By Sara Wood, ND, Mar 7 2017 05:40AM
Inertia (n) - The property of matter by which it continues in one state until changed by an outside force. The tendency to do nothing, or to remain unchanged.
Inertia is powerful: It’s what keeps our buts glued to the couch everynight, what continues to stock the pantry with chocolate bars and wine and what prevents us from getting out of bed a few minutes earlier in the morning to exercise. The good news is that inertia can work in our favor too. Believe it or not, once healthy habits are established and become part of a normal routine, there is a momentum gained and it become easier and easier to maintain the lifestyle you desire!
The struggle that most people have is finding the inspiration to initiate change. For some this is a milestone birthday, a number on the scale that they never thought they’d reach or a diagnosis they receive from their physician. When talking to patients who have successfully made substantial shifts in their lives, I have always been interested in hearing what that “final straw” was. As you might expect the answers are as varied as the individuals themselves.
Some important things to keep in mind when altering your lifestyle:
Small victories. Start with small steps and celebrate them. When you feel successful, you’ll be more likely to continue your new healthy ways. Too often people bite off more than they can chew and make big changes that aren’t sustainable. When they are unable to continue, they feel as though they’ve failed and revert back to old, familiar habits.
Create a community. Whether you recruit support from your friends and family members or a group of strangers online, having a support network of people who hold you accountable and are there to encourage you when you're struggling and to cheer you when you’re successful is key.
Shake it off. When you fall down, get up again. Treat everyday like a new day and don’t look back at a minor transgression in the past and let it drag you down.
You don’t need a fancy gym membership or personal chef to start making shifts in your health. Here are a few small things you can start with to get that momentum going!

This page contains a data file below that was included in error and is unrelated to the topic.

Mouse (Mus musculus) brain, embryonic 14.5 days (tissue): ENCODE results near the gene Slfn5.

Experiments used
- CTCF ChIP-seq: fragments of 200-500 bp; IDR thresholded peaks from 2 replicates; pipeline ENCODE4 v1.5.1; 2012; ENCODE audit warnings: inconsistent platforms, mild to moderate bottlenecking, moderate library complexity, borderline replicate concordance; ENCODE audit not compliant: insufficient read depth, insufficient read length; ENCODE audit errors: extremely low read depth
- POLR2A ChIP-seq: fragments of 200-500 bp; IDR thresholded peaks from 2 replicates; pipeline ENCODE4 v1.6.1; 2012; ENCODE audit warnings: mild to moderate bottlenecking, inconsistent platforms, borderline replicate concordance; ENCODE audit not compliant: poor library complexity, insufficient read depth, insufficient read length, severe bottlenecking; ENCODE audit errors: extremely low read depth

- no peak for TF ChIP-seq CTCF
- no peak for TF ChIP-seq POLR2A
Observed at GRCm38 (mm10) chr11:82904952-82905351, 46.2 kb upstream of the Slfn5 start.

Water intake. A good goal is half your body weight in oz. (meaning if you weigh 150 lbs, you should shoot for 75 oz of water/day). This does NOT include diuretics like coffee or alcohol, in fact you should replace whatever volume you drink in coffee PLUS your water goal. Many people find this daunting, but if you start with increasing your water by 5-10 oz/day, you’ll be at your goal before you know it! You can set reminders or timers for yourself and drink incrementally throughout the day, organize a company or family water drinking contest to motivate you, or my personal favorite, motivate yourself with a new fancy water bottle that’s just too shiny not to notice!
Move your body. Sitting is one of the worst things we can do for our bodies. Get up and move around. Often. We’ve probably all been told to take the stairs or park far away to increase your steps, but you can also incorporate some muscle building exercises into your routine. Take a 5 minute break every 2 hours and do bodyweight squats. This will build your core muscles, create more stability for your body and boost your metabolism.
Cut out the sugar. Seriously, just stop. If you drink soda or eat candy, then start there. If you don’t eat “sweets” but subsist on bread and pasta, switch that out for more veggies and meat, or at least whole grains. Pick one meal/day and change your habits, then work on the next meal until you’ve re-trained yourself to eat better throughout the entire day.
Stop and breath. Movement is important, but so is down time. Our nervous system wasn’t designed to be constantly stimulated in the way that it is in our current society. Take 15 minutes of your day to sit quietly and focus on your breath. This can be all at once, or several 5 minute increments throughout the day.
Journal. You don’t have to write a complete “Dear Diary” entry every day, but having some record of where you were, can help you see how far you have come! Tracking your workouts, the weight you can lift, the way your body feels, how well you are sleeping etc can really help you see the differences as you improve. It’s difficult to see the small changes that happen day to day, but when you can go back and read a record from weeks or months ago, the improvements are hard to deny!